In 2018, Wes Anderson, stop motion savant, directed the film Isle of Dogs. The film takes place in a future dystopian Japan. Due to an outbreak of “snout fever,” all of the dogs of Japan have been sent to a desolate island that is home to Wall-e like trash cubes, and toxic waste. The movie received rave reviews about its aesthetic look and witty humor. Though at the same time, the film has been criticized as being both racially insensitive and a westerner’s take on Japanese culture.
Orientalism takes on multiple forms in this movie. The first example can be seen through the voice acting. Though the film includes some phenomenal voice actors (Edward Norton, Jeff Goldblum, Bill Murray, Tilda Swinton, and Scarlett Johansson) sadly none of these actors speak a lick of Japanese. In the opening sequence, captions reveal that there will be no subtitles present in the film. This works for the majority of the movie, but there are lines of Japanese dialogue that are included and left untranslated. Though maybe unintentional, this leaves certain characters disenfranchised and often misunderstood.
The film continues to display problematic elements with its main heroine. Tracy Walker is an American exchange student who has vowed to bring justice for the abandon pups. Tracy’s character is essentially the typical “white American savior”. The rest of the Japanese characters are overshadowed by her involvement. These characters are then seen as compliant in the regime, and once again, Western views of how society should function are pushed towards the forefront.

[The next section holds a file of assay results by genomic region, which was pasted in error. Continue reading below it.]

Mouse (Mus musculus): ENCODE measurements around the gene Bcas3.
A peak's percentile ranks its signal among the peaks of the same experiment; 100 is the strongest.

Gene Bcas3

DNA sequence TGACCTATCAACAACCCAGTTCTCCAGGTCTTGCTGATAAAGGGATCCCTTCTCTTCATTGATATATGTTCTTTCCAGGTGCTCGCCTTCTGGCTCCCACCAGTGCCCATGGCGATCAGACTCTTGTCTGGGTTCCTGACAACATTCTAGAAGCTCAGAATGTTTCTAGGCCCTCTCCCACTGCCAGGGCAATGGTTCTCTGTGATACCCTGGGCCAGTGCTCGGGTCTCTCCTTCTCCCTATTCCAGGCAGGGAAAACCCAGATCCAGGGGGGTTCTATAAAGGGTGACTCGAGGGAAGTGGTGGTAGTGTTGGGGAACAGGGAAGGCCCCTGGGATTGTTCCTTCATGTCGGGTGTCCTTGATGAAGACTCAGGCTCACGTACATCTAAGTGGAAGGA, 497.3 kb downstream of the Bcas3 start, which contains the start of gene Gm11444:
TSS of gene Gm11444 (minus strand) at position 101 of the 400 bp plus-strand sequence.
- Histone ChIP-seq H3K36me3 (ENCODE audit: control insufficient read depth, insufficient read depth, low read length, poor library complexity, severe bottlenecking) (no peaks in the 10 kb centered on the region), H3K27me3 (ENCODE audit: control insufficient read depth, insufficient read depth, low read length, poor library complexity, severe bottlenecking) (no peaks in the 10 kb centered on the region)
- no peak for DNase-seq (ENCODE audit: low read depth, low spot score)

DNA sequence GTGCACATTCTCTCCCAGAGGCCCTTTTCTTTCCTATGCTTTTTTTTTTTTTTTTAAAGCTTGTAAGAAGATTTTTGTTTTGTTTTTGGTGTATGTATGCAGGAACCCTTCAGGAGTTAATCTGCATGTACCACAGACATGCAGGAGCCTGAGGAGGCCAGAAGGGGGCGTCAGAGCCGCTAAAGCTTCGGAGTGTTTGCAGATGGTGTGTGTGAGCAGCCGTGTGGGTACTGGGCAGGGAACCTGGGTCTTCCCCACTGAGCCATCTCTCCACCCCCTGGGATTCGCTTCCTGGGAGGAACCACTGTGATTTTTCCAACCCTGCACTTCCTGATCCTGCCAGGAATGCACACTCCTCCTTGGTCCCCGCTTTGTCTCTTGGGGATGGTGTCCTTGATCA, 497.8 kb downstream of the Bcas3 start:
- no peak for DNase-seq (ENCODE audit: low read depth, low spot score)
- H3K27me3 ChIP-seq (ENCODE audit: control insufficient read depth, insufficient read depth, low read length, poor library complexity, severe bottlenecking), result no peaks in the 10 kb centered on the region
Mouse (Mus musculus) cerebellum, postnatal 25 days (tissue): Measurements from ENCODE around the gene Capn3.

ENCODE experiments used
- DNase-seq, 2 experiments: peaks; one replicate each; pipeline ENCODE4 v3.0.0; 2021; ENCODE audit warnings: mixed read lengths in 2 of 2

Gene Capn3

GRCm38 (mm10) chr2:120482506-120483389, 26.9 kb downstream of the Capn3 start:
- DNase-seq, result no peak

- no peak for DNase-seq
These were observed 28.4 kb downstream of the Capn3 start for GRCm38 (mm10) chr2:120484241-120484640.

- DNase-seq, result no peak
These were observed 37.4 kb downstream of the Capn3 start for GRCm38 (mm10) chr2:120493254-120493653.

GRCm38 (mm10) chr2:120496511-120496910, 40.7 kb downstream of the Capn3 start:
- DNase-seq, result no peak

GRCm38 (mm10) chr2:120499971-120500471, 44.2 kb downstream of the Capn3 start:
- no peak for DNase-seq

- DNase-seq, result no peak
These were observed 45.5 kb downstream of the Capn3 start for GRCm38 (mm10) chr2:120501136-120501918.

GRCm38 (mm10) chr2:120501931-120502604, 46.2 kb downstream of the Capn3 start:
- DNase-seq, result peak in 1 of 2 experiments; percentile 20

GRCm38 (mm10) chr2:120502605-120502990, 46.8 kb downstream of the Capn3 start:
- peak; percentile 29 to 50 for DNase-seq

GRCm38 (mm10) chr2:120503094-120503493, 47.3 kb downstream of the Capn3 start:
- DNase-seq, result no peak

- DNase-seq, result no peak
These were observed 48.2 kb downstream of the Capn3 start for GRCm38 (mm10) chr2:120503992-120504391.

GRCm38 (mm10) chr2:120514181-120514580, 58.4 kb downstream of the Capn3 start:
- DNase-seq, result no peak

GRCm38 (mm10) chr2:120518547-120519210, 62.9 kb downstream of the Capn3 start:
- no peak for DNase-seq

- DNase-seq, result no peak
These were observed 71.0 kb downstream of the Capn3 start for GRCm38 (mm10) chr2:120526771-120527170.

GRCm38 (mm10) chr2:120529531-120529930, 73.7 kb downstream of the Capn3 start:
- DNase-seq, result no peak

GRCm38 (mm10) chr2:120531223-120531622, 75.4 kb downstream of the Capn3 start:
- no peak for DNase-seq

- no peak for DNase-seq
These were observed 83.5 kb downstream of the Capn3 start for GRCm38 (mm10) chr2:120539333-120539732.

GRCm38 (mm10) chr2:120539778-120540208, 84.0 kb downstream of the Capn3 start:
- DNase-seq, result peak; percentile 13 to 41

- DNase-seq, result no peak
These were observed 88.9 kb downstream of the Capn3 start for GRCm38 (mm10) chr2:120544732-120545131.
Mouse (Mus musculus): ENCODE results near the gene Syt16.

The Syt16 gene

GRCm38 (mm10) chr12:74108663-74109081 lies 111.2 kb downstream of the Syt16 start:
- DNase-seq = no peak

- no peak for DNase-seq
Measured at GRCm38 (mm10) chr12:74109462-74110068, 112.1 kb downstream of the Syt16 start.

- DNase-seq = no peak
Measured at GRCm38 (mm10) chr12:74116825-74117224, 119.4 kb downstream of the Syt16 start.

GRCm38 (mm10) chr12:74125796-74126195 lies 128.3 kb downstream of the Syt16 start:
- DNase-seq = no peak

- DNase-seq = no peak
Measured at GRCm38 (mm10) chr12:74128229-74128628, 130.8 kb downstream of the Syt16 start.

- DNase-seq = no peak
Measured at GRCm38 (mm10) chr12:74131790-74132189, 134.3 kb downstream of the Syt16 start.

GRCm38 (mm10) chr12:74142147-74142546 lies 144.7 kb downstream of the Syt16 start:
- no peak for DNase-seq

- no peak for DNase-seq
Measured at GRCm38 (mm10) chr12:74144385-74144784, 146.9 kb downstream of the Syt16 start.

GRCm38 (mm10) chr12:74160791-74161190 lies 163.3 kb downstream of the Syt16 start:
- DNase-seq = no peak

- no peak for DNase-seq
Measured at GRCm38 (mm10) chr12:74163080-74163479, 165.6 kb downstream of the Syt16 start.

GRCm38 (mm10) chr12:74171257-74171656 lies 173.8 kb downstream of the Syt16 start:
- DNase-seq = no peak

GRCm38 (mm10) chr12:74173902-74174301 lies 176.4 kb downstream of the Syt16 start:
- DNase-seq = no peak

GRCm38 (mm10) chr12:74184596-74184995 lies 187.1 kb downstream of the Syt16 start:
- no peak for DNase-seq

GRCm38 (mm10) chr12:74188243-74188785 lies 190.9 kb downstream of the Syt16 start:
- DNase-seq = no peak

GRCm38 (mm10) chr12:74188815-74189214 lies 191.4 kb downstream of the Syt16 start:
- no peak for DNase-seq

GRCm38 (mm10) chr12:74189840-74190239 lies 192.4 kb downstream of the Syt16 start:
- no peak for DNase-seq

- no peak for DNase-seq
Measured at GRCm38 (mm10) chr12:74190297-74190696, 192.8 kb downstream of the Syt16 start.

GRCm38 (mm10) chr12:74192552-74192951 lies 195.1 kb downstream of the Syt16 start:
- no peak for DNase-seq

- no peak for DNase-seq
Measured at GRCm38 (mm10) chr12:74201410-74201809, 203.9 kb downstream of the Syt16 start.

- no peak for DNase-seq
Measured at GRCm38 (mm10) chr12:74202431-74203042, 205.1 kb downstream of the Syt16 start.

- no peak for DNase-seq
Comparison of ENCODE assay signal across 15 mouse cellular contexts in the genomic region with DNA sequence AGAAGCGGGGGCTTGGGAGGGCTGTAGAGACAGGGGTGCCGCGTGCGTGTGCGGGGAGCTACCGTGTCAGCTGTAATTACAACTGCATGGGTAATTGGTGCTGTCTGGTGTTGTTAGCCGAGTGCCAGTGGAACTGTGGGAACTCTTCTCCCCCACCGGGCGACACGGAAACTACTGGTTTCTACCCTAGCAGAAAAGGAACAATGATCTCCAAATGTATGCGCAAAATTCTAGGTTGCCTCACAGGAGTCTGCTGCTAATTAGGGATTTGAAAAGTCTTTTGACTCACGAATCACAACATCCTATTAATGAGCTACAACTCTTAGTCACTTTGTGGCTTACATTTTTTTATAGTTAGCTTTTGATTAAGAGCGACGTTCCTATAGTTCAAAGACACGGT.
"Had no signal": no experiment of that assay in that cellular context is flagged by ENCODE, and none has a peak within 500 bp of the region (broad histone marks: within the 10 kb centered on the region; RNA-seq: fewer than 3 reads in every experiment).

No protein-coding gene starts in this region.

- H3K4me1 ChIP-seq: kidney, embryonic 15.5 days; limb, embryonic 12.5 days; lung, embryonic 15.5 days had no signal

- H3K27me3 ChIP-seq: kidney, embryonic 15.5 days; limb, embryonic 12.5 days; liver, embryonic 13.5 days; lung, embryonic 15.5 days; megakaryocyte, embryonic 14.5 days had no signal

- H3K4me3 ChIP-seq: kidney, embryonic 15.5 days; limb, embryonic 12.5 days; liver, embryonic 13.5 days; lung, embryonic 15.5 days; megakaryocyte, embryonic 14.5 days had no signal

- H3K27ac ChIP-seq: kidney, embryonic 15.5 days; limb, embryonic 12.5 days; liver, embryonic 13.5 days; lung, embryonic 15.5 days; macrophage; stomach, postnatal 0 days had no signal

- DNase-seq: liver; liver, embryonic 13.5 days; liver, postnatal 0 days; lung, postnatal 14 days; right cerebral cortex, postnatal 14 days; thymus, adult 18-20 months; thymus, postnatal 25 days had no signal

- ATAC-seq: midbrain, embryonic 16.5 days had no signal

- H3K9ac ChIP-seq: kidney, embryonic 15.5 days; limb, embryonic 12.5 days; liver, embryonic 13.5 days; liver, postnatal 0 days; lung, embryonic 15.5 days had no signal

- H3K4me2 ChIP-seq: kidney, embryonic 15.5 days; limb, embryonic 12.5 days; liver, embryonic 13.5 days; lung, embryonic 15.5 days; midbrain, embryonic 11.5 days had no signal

The racial insensitivity of this film takes on a different look through the leading dog, Chief. When the audience first meets Chief, the dog has a jet black coat and a “gruff” persona. As the movie continues, he becomes softer and more compliant with his human overseers. One of the ways Anderson shows this transformation is by Chief undergoing an extensive bathing process. The audience is surprised to find that in actuality, the color of Chief’s hair is white. The symbolism from this scene is extremely problematic. Essentially Anderson associates aggression and “feral” behavior with darker tones. The white fur (which could be compared to the skin) is then perceived to be friendly and tame.
Anderson is keen to utilize Japanese and Asian aesthetics, but he fails to capture the richness of the actual culture itself. Naming a scientist Yoko-Ono and including sumo wrestling is one thing, but actually providing greater substance and detail to aspects of the culture is another. Anderson seems to provide an image of the Western perspective of Asian culture, but fails to provide a holistic view of how the culture actually functions.